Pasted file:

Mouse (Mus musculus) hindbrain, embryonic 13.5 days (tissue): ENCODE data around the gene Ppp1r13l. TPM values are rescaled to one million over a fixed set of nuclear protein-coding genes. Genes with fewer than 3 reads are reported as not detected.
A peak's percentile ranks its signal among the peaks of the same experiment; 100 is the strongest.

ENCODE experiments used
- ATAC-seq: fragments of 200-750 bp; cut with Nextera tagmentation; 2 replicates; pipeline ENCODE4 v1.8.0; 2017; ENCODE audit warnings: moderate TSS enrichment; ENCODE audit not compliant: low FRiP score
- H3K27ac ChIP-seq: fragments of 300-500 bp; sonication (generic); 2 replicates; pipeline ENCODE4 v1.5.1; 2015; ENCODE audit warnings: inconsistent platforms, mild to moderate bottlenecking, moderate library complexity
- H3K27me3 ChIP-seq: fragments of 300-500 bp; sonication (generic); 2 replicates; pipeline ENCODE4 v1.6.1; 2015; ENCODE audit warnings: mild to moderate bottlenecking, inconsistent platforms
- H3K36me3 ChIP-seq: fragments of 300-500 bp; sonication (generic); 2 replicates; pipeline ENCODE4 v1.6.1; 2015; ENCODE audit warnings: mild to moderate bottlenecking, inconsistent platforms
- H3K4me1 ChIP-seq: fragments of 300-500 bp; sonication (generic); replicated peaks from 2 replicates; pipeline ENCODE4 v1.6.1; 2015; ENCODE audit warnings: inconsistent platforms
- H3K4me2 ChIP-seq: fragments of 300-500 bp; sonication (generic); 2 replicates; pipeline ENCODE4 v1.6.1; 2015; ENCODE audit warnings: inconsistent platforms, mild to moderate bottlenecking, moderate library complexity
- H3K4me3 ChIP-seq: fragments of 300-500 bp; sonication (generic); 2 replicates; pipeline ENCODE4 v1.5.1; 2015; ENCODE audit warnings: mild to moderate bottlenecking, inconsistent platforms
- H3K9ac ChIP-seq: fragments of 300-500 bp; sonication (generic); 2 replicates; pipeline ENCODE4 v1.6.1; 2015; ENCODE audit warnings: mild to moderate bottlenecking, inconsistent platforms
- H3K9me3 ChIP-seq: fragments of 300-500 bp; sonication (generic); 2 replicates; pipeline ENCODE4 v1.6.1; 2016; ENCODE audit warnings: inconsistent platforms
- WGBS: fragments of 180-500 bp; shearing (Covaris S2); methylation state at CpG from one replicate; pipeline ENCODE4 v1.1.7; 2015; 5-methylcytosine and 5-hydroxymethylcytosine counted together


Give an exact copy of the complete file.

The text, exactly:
Mouse (Mus musculus) hindbrain, embryonic 13.5 days (tissue): ENCODE data around the gene Ppp1r13l. TPM values are rescaled to one million over a fixed set of nuclear protein-coding genes. Genes with fewer than 3 reads are reported as not detected.
A peak's percentile ranks its signal among the peaks of the same experiment; 100 is the strongest.

ENCODE experiments used
- ATAC-seq: fragments of 200-750 bp; cut with Nextera tagmentation; 2 replicates; pipeline ENCODE4 v1.8.0; 2017; ENCODE audit warnings: moderate TSS enrichment; ENCODE audit not compliant: low FRiP score
- H3K27ac ChIP-seq: fragments of 300-500 bp; sonication (generic); 2 replicates; pipeline ENCODE4 v1.5.1; 2015; ENCODE audit warnings: inconsistent platforms, mild to moderate bottlenecking, moderate library complexity
- H3K27me3 ChIP-seq: fragments of 300-500 bp; sonication (generic); 2 replicates; pipeline ENCODE4 v1.6.1; 2015; ENCODE audit warnings: mild to moderate bottlenecking, inconsistent platforms
- H3K36me3 ChIP-seq: fragments of 300-500 bp; sonication (generic); 2 replicates; pipeline ENCODE4 v1.6.1; 2015; ENCODE audit warnings: mild to moderate bottlenecking, inconsistent platforms
- H3K4me1 ChIP-seq: fragments of 300-500 bp; sonication (generic); replicated peaks from 2 replicates; pipeline ENCODE4 v1.6.1; 2015; ENCODE audit warnings: inconsistent platforms
- H3K4me2 ChIP-seq: fragments of 300-500 bp; sonication (generic); 2 replicates; pipeline ENCODE4 v1.6.1; 2015; ENCODE audit warnings: inconsistent platforms, mild to moderate bottlenecking, moderate library complexity
- H3K4me3 ChIP-seq: fragments of 300-500 bp; sonication (generic); 2 replicates; pipeline ENCODE4 v1.5.1; 2015; ENCODE audit warnings: mild to moderate bottlenecking, inconsistent platforms
- H3K9ac ChIP-seq: fragments of 300-500 bp; sonication (generic); 2 replicates; pipeline ENCODE4 v1.6.1; 2015; ENCODE audit warnings: mild to moderate bottlenecking, inconsistent platforms
- H3K9me3 ChIP-seq: fragments of 300-500 bp; sonication (generic); 2 replicates; pipeline ENCODE4 v1.6.1; 2016; ENCODE audit warnings: inconsistent platforms
- WGBS: fragments of 180-500 bp; shearing (Covaris S2); methylation state at CpG from one replicate; pipeline ENCODE4 v1.1.7; 2015; 5-methylcytosine and 5-hydroxymethylcytosine counted together